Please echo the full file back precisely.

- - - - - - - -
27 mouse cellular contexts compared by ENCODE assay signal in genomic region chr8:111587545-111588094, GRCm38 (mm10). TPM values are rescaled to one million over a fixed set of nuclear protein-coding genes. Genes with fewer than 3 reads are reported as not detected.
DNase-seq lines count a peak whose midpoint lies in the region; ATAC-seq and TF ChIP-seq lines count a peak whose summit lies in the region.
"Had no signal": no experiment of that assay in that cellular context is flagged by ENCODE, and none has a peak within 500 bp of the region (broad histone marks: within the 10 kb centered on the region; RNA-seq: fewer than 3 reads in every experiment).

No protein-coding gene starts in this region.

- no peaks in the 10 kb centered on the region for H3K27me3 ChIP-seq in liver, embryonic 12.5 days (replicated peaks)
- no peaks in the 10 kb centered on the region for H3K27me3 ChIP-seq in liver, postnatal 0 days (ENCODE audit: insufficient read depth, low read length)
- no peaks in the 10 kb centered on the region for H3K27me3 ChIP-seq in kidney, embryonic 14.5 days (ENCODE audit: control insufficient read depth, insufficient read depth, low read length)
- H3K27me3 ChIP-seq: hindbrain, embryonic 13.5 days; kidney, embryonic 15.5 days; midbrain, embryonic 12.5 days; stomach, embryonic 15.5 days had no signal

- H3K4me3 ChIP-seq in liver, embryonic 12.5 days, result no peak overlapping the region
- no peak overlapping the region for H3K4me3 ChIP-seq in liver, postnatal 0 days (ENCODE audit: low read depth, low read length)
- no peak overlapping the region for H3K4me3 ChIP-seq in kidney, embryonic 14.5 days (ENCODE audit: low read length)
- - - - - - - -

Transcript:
27 mouse cellular contexts compared by ENCODE assay signal in genomic region chr8:111587545-111588094, GRCm38 (mm10). TPM values are rescaled to one million over a fixed set of nuclear protein-coding genes. Genes with fewer than 3 reads are reported as not detected.
DNase-seq lines count a peak whose midpoint lies in the region; ATAC-seq and TF ChIP-seq lines count a peak whose summit lies in the region.
"Had no signal": no experiment of that assay in that cellular context is flagged by ENCODE, and none has a peak within 500 bp of the region (broad histone marks: within the 10 kb centered on the region; RNA-seq: fewer than 3 reads in every experiment).

No protein-coding gene starts in this region.

- no peaks in the 10 kb centered on the region for H3K27me3 ChIP-seq in liver, embryonic 12.5 days (replicated peaks)
- no peaks in the 10 kb centered on the region for H3K27me3 ChIP-seq in liver, postnatal 0 days (ENCODE audit: insufficient read depth, low read length)
- no peaks in the 10 kb centered on the region for H3K27me3 ChIP-seq in kidney, embryonic 14.5 days (ENCODE audit: control insufficient read depth, insufficient read depth, low read length)
- H3K27me3 ChIP-seq: hindbrain, embryonic 13.5 days; kidney, embryonic 15.5 days; midbrain, embryonic 12.5 days; stomach, embryonic 15.5 days had no signal

- H3K4me3 ChIP-seq in liver, embryonic 12.5 days, result no peak overlapping the region
- no peak overlapping the region for H3K4me3 ChIP-seq in liver, postnatal 0 days (ENCODE audit: low read depth, low read length)
- no peak overlapping the region for H3K4me3 ChIP-seq in kidney, embryonic 14.5 days (ENCODE audit: low read length)